Electric cars are expected to rule the roost within the next few years. While China is determined to impose a ban on gasoline-powered cars, California also plans to embrace this mode of propulsion. General Motors and Ford Motor are the largest Automakers in the United States, and they want to toss aside fossil fuels.

General Motors announced plans to have 20 new all-electric models by 2023 and two of these could enter the market within the next 18 months. Ford Motor envisages putting up 13 models within the next few years.

Fossil fuel cars must go

New York Times reports that the concept of electric cars is yet to capture the imagination of buyers.

This is evident from the sale of battery-powered electric vehicles in the first eight months of 2017. According to Hybridcars.com, the sale of such cars adds up to a minuscule one percent of the market in spite of federal tax incentives. Obviously, it does not project a very bright future, and automakers in California must evolve suitable strategies to attract the buyer.

The push to switch over to electric cars is a result of global pressure to curb global warming, and countries must abide by emission standards. They must also adhere to deadlines for eliminating gasoline-powered cars within a generation.

Therefore, German automakers Volkswagen and Daimler want to flood the market with hundreds of thousands of these vehicles in the coming years.

Volvo, the Chinese-owned Swedish luxury brand, plans to convert its entire facilities to manufacture either electric cars or hybrid vehicles powered by both batteries and gas.

Future of electric cars

China could dictate the future market of electric cars because it already has sales of electric vehicles in large numbers which could exceed 400,000 by 2019.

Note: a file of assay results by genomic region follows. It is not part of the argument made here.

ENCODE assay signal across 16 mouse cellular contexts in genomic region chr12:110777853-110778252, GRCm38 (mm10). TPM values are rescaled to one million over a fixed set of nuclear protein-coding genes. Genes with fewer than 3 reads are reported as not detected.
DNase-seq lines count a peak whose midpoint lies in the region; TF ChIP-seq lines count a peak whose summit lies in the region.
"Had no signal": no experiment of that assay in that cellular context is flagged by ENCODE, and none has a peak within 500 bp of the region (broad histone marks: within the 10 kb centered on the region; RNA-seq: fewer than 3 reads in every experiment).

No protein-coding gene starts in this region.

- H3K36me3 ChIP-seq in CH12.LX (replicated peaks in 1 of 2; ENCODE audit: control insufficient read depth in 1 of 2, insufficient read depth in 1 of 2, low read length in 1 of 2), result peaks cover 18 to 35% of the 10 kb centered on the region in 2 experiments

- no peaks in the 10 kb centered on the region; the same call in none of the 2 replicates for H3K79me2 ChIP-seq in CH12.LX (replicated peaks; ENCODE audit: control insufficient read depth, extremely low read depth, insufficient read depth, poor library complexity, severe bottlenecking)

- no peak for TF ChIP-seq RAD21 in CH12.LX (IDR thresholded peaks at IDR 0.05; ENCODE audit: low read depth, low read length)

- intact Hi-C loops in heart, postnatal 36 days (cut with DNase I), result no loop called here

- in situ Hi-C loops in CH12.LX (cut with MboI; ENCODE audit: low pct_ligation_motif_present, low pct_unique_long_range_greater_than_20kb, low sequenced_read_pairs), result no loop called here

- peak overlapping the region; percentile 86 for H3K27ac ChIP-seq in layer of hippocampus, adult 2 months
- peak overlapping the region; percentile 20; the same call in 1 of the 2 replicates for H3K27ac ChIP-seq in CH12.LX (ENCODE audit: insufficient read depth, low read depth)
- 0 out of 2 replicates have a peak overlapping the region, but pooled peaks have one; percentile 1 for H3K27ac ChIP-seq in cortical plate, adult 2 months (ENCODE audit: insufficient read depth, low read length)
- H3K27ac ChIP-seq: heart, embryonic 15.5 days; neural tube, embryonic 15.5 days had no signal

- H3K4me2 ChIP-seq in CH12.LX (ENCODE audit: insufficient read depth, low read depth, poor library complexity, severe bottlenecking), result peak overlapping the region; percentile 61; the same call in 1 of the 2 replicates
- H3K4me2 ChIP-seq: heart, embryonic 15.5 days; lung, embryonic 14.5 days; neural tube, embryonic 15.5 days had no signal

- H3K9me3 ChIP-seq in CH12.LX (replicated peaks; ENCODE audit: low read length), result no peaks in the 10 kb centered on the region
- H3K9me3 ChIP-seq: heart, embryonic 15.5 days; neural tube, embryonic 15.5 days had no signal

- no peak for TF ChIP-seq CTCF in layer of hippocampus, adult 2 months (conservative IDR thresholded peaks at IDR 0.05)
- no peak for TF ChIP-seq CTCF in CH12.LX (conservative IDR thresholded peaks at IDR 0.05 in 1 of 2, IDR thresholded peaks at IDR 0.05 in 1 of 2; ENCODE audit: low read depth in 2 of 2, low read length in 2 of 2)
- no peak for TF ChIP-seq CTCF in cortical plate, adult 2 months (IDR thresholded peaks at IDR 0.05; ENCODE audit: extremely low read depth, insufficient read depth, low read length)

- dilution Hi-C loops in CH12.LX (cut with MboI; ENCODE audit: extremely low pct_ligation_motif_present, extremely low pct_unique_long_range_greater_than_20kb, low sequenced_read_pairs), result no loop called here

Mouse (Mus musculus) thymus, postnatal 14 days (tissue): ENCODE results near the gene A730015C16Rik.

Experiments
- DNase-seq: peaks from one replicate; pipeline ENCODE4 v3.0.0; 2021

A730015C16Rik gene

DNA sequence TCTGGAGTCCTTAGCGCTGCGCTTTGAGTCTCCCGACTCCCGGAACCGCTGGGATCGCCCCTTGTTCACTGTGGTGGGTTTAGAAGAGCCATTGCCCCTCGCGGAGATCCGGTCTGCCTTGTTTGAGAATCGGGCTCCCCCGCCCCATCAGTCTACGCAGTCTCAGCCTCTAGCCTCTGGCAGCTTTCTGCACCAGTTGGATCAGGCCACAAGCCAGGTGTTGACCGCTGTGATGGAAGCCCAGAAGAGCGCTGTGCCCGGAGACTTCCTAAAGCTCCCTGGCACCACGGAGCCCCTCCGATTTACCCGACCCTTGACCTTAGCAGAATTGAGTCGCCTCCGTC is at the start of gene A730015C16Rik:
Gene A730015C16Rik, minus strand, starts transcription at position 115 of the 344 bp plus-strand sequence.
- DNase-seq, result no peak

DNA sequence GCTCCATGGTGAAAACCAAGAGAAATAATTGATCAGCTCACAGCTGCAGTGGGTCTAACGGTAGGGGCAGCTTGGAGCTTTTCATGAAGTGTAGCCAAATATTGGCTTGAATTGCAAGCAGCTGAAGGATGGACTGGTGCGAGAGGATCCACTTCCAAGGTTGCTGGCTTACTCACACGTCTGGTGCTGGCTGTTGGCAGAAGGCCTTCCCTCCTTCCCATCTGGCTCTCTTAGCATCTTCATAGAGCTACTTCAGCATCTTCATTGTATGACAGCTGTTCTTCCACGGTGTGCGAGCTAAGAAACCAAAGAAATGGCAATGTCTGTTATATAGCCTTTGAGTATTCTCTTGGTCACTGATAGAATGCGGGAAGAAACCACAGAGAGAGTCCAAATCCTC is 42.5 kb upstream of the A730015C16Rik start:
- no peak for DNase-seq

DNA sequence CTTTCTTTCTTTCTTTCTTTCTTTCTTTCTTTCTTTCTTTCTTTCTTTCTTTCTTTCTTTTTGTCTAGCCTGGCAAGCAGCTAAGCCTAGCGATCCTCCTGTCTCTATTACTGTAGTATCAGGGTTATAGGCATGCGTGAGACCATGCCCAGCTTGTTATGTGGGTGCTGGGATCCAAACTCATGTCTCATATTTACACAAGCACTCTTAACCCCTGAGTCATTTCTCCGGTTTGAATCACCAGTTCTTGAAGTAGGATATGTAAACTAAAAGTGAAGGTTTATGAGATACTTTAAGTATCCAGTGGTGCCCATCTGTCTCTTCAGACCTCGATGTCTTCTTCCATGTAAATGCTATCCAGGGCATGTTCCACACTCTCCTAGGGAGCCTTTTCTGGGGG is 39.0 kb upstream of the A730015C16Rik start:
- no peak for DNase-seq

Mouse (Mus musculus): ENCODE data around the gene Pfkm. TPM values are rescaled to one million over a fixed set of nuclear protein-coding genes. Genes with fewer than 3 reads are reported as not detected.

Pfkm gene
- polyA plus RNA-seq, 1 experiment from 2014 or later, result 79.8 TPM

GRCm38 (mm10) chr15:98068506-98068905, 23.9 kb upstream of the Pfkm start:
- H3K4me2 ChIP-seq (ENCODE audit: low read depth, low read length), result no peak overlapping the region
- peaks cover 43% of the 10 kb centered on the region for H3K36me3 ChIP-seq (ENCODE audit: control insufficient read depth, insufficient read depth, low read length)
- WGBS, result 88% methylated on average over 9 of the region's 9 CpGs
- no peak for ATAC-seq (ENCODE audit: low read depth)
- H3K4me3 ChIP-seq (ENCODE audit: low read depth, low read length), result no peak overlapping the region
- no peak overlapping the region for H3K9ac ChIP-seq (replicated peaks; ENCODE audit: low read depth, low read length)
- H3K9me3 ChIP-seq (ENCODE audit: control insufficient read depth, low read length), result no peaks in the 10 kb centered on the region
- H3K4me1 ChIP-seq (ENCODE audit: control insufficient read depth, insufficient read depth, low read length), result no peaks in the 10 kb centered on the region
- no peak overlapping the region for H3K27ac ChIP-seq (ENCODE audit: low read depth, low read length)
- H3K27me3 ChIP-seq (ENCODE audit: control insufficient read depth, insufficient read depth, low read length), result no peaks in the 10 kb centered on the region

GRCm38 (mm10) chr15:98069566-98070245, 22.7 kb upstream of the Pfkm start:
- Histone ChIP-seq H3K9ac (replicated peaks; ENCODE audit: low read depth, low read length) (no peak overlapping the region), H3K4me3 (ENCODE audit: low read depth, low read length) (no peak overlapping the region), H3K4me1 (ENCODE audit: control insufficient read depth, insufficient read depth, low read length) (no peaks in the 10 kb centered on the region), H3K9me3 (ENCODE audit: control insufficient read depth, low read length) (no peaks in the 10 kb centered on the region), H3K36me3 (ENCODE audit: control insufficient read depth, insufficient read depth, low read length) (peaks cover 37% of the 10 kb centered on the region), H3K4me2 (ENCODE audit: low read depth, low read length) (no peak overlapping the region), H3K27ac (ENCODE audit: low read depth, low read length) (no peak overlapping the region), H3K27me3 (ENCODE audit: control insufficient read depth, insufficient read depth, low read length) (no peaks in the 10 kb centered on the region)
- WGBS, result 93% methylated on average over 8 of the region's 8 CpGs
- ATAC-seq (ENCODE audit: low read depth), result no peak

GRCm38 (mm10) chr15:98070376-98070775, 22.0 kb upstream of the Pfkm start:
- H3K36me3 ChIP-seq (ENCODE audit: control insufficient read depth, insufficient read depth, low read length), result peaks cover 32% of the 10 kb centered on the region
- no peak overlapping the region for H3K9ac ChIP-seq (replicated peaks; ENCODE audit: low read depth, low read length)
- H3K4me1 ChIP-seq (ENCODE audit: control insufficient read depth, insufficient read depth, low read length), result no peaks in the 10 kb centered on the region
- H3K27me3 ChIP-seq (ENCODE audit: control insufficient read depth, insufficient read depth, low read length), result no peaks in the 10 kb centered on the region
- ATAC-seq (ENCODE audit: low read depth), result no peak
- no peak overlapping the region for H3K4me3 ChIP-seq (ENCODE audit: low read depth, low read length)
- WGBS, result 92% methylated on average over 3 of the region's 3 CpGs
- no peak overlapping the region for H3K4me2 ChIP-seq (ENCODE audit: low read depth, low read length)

That would translate into nearly two-fifths of the world market and is the prediction of LMC Automotive which is a global consulting company.

Britain and France have announced plans to ban the sale of conventional automobiles powered by gasoline and diesel, and have indicated a tentative timeframe of 2040.

However, China has not set any date. In this connection, California Gov. Jerry Brown feels his state should follow suit, and he asked his chief auto-emissions regulator to examine the subject.

In the opinion of Mark Reuss, President of G.M., this is a transition period, and his company has not formulated any timetable for total removal of gasoline. By 2023 its new electric models will appear but, G.M. will continue to build cars, trucks and sport-utility vehicles that operate with internal combustion engines.

Ford Motors is another automaker which expects to produce an electric car that can go 300 miles without a recharge. This could become a reality by 2020 and would be a big leap because the normal range of present models is around 100 miles.

This is not an attractive proposition for a section of consumers.

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